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Galaxy Nexus display, a deeper look into specifics

Earlier this week Samsung finally unveiled the Galaxy Nexus and its Ice Cream Sandwich operating system, today rather than talk about the entire smartphone in detail we thought we would concentrate on the 4.65-inch HD Super AMOLED screen and let you decide if this can be dubbed “the best smartphone display on the market”.

Let’s start with some tech specs, the display has a 4.65-inch diagonal and outputs at 1280 x 720 (720p), it features a 16:9 aspect ratio and boasts an impressive 0.01ms response time, not only this but you also get a 100,000:1 contrast ratio (higher than any competing device).

So what does this all mean? Well Samsung say that this display has been optimized to deliver the visual experience that people want, the amazing response time ensures that you won’t experience motion blur and the HD Super AMOLED panel combined with a 100,000:1 contrast ratio will deliver rich and wonderful colors and deep blacks. Oh and let’s not forget that the aspect ratio and large diagonal will combine to make this device great for watching movies on.

95% of the consumers reading this will think this display sounds like heaven, but over at Engadget there’s a massive debate going on, apparently the display would be much better if it features the words “Plus” at the end of its name, to cut a long story short the HD Super AMOLED displays utilizes a PenTile system, apparently in terms of costs and power consumption this is a great choice, but some “experts” suggest that a full RGB display would have been much better.

Here at PR we do not claim to be experts on all aspects of technology, but when Engadget say “The panel looks downright gorgeous, with unbeatable viewing angles, remarkably crisp text and graphics and a beautiful” we think it is safe to say there are no major problems with the lack of a HD Super AMOLED Plus display, if you compare the PenTile display against the full RGB displays with a microscope (see here) you will notice a difference, but we think that in real-world usage the Galaxy Nexus’ display should be just fine.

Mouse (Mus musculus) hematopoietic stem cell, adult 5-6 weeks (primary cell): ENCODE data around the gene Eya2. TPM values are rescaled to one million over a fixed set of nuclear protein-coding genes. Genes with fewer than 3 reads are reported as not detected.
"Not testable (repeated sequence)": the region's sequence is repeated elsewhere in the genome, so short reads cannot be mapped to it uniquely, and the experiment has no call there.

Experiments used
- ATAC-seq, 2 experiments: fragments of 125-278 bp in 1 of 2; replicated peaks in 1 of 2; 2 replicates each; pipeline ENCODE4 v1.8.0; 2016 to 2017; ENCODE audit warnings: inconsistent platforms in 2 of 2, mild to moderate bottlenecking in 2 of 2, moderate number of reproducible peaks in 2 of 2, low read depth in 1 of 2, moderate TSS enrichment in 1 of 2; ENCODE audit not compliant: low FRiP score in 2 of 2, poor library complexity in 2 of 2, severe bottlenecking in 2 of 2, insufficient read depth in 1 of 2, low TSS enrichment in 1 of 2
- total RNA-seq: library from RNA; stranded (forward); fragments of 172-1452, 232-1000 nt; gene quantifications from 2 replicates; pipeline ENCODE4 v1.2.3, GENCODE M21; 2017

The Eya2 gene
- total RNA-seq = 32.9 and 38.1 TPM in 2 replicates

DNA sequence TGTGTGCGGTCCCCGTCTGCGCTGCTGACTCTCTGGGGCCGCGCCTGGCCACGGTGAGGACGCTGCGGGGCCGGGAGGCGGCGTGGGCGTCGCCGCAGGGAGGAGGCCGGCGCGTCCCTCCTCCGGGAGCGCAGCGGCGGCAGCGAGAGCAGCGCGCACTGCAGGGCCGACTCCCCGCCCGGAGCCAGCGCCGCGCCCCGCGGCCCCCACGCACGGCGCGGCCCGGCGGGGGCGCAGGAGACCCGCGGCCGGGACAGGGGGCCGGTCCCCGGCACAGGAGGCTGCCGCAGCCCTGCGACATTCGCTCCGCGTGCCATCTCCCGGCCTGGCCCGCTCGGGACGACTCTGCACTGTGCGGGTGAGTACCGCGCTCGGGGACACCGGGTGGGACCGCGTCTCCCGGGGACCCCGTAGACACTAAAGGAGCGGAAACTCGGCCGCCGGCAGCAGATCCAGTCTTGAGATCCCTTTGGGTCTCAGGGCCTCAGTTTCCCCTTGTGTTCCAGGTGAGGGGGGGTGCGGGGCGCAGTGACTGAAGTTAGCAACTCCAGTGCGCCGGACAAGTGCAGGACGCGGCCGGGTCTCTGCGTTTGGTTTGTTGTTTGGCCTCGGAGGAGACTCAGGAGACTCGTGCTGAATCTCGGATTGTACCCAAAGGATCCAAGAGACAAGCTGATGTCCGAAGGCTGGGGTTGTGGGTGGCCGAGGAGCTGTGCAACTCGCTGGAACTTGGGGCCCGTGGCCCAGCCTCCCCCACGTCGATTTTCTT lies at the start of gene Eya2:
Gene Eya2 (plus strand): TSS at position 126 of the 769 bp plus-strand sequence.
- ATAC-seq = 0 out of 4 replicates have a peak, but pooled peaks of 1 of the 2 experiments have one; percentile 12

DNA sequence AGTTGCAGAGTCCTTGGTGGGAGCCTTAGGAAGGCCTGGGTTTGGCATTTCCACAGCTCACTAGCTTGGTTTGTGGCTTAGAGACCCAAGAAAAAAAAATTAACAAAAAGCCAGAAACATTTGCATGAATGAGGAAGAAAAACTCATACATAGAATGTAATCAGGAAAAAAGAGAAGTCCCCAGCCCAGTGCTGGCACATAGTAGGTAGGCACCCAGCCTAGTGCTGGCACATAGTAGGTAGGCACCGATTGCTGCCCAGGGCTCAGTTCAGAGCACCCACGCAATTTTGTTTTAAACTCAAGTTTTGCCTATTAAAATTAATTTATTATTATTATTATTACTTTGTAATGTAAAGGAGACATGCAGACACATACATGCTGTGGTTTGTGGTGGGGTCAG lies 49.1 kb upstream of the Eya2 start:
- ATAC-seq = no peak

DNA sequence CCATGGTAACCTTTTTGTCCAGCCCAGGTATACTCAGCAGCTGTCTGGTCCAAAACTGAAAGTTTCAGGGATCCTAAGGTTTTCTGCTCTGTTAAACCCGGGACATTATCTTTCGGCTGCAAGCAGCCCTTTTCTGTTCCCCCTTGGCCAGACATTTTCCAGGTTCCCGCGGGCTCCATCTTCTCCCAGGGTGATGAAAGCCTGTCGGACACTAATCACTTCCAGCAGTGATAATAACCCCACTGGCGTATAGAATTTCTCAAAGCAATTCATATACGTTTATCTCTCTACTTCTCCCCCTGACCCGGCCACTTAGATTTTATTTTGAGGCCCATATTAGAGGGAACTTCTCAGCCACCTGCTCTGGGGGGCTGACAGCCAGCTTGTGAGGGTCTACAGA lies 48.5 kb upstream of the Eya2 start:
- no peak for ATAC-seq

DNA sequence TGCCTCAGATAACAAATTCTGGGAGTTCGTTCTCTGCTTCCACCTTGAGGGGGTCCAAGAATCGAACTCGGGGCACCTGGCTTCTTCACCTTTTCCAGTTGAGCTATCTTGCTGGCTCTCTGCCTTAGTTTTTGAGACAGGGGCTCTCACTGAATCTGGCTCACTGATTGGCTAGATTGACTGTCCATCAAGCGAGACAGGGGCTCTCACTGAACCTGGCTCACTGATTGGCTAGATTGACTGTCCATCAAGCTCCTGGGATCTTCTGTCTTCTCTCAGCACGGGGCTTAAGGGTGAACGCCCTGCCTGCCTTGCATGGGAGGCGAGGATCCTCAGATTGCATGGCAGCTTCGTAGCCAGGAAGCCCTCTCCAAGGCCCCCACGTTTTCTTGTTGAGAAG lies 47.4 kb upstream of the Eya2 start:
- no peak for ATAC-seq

Does the Galaxy Nexus’ display put you off?

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Written by Jamie Pert

Jamie has a background in computer repairs and maintenance along with network administration, he now enjoys utilizing the benefits of new technologies and enjoys writing about anything that brings new technology to the world.

He began writing for Product Reviews in mid 2009 and has since expanded his knowledge across a wide-base of devices, he is looking to get more hands-on experience with new devices to gain a better understanding of the latest and greatest technologies.

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